Peace on Earth is right outside
The State Journal-Register
A recent study has confirmed another thing we already know: People hate standing in long lines.
The study shows that Americans start becoming irritated after they have stood in line for 10 minutes and 42 seconds. I didn’t think our collective fuses were that short, but they could be shorter by now. ’Tis the season for standing in line.
Today is Christmas. The longest line most of us will stand in today is the one behind some persnickety family member who has to inspect the entire platter of roast turkey to find the slice that can best be drowned in gravy.
Tomorrow, the long lines at the checkout will move to the exchange window, and our 10 minutes and 42 seconds of good humor will burn up pretty quickly. The Christmas spirit we were going to hang on to for at least a week will be long gone before the last of the Christmas feast.
Today, when the dishes are done, pull your boots on and burn off that second piece of pie. Go for a walk in the wild country. Get down over the hill where the holiday lights don’t shine, and give an all-natural Christmas present to yourself.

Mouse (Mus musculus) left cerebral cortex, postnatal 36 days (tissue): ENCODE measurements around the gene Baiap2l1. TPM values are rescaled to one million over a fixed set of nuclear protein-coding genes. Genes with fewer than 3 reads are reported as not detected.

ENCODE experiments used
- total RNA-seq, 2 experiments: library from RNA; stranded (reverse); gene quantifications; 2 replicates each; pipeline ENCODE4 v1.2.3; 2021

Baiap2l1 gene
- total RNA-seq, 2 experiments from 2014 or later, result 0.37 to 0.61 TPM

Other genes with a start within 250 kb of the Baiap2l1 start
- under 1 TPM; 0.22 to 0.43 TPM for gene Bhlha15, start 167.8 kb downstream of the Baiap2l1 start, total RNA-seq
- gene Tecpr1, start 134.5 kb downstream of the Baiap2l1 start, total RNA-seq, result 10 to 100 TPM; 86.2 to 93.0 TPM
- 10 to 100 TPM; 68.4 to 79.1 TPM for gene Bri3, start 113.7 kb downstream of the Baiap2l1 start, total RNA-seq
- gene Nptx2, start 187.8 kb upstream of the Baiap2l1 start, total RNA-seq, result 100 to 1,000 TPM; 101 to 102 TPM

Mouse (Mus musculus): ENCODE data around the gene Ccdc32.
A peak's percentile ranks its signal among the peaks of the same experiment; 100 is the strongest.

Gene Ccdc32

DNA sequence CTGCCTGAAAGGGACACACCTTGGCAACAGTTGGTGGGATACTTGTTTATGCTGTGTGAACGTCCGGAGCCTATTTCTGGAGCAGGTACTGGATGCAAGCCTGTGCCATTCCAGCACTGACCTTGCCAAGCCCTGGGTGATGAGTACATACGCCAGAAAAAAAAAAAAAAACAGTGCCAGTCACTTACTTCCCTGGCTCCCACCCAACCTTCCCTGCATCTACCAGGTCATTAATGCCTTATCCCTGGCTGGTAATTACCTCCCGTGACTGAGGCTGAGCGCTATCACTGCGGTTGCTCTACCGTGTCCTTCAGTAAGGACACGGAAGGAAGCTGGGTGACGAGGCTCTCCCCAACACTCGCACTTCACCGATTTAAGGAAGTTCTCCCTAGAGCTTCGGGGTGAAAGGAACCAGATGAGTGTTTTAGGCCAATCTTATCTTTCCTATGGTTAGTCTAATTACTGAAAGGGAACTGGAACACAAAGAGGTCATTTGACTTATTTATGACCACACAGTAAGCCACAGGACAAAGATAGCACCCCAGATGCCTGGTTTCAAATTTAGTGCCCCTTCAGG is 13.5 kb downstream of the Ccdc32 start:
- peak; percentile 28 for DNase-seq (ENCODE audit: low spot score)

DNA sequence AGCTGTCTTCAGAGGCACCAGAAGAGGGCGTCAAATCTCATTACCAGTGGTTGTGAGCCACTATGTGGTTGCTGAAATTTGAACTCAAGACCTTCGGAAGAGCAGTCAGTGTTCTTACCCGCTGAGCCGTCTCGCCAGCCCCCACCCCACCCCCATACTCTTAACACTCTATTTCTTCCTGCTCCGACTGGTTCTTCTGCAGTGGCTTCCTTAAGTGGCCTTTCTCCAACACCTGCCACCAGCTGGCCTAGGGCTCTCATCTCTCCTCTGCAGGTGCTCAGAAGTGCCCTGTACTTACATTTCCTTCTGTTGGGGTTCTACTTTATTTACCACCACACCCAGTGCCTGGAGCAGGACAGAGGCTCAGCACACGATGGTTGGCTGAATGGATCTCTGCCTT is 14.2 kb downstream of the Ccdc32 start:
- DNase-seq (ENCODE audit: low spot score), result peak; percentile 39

The cardinals are decked out in their festive red. Downy, hairy and red-bellied woodpeckers are still drilling for termites. Hawks are circling, looking for a Christmas dinner. Those guys never overeat. Nobody has ever seen a fat hawk.
In some places around here, people are seeing bald eagles. You might get really lucky and get a look at one.
As it gets closer to evening, don’t be surprised if an owl swoops down low before taking a perch on a tree limb. The rabbits know the predators are in the neighborhood. You might see one waiting it out at the bottom of a brush pile.
Squirrels are feasting on nuts they buried when the grass was green. They always know where they put them. Their sense of smell is so good, they can find a walnut buried in the ground and covered with snow.
On Christmas Day, when the anticipation is over and everyone has been wrapped a little too tight all week, a walk in the woods could do you a world of good — even if it’s just for a short time. There will be plenty of time to finish “some assembly required” after it gets dark.
Depending on which family members are still hanging around, there might still be some choice leftovers when you get back. If you’re worried about it, hide a plate of your favorites in the refrigerator — behind Aunt Bertha’s fruitcake. Nobody’s touched that since last Christmas.
Before you head back to the house, sit down on a stump and listen to the quiet. It still exists. You might find that peace on Earth can come one little piece at a time — and you won’t have to stand in line to get it.